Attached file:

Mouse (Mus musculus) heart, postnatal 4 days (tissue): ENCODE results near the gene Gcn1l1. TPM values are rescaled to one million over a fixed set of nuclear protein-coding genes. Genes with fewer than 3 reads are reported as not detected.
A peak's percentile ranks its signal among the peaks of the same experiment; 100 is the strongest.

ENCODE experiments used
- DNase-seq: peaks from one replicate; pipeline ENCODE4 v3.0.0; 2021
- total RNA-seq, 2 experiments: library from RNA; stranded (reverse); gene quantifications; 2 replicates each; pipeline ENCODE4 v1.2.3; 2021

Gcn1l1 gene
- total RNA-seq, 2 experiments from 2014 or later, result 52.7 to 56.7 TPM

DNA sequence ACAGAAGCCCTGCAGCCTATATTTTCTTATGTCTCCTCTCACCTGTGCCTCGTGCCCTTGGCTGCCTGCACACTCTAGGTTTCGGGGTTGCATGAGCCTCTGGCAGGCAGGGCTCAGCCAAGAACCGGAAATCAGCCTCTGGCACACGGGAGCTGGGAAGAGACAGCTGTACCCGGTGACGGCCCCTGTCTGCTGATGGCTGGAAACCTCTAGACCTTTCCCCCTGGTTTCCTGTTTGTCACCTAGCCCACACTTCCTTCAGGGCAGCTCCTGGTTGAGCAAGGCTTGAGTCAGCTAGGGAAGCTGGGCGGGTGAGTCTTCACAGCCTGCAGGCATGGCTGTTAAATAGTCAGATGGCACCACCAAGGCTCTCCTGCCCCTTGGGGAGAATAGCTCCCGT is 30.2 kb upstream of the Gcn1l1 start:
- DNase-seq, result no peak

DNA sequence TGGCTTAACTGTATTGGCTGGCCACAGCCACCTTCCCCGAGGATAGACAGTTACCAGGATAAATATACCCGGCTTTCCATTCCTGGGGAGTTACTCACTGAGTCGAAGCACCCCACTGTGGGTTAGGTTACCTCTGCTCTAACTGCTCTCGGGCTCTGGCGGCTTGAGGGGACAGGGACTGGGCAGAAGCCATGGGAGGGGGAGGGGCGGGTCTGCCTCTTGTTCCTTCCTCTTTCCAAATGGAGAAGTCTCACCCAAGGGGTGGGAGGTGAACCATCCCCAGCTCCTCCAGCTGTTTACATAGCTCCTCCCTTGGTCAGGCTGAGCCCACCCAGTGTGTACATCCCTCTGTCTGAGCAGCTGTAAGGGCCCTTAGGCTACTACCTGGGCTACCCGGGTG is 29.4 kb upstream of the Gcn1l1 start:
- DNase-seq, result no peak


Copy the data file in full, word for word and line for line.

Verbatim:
Mouse (Mus musculus) heart, postnatal 4 days (tissue): ENCODE results near the gene Gcn1l1. TPM values are rescaled to one million over a fixed set of nuclear protein-coding genes. Genes with fewer than 3 reads are reported as not detected.
A peak's percentile ranks its signal among the peaks of the same experiment; 100 is the strongest.

ENCODE experiments used
- DNase-seq: peaks from one replicate; pipeline ENCODE4 v3.0.0; 2021
- total RNA-seq, 2 experiments: library from RNA; stranded (reverse); gene quantifications; 2 replicates each; pipeline ENCODE4 v1.2.3; 2021

Gcn1l1 gene
- total RNA-seq, 2 experiments from 2014 or later, result 52.7 to 56.7 TPM

DNA sequence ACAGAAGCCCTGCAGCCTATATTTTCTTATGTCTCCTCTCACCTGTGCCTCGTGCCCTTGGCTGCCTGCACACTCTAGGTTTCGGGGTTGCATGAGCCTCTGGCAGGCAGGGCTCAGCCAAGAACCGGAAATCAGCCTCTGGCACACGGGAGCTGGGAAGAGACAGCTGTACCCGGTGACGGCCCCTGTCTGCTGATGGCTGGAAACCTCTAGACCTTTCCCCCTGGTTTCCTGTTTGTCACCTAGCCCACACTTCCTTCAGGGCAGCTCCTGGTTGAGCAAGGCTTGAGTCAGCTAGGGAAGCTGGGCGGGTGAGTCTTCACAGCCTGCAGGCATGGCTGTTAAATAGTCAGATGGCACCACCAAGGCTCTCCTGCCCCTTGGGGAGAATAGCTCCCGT is 30.2 kb upstream of the Gcn1l1 start:
- DNase-seq, result no peak

DNA sequence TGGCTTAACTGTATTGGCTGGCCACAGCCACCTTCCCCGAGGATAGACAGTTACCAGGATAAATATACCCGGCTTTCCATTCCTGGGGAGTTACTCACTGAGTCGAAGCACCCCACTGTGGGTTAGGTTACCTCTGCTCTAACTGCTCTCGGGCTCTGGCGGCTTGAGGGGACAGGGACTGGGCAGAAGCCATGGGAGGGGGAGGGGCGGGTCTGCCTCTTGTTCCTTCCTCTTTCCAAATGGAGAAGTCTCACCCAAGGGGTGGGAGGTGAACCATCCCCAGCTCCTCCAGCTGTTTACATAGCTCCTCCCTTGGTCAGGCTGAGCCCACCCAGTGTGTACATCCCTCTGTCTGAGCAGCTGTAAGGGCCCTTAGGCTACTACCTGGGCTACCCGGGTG is 29.4 kb upstream of the Gcn1l1 start:
- DNase-seq, result no peak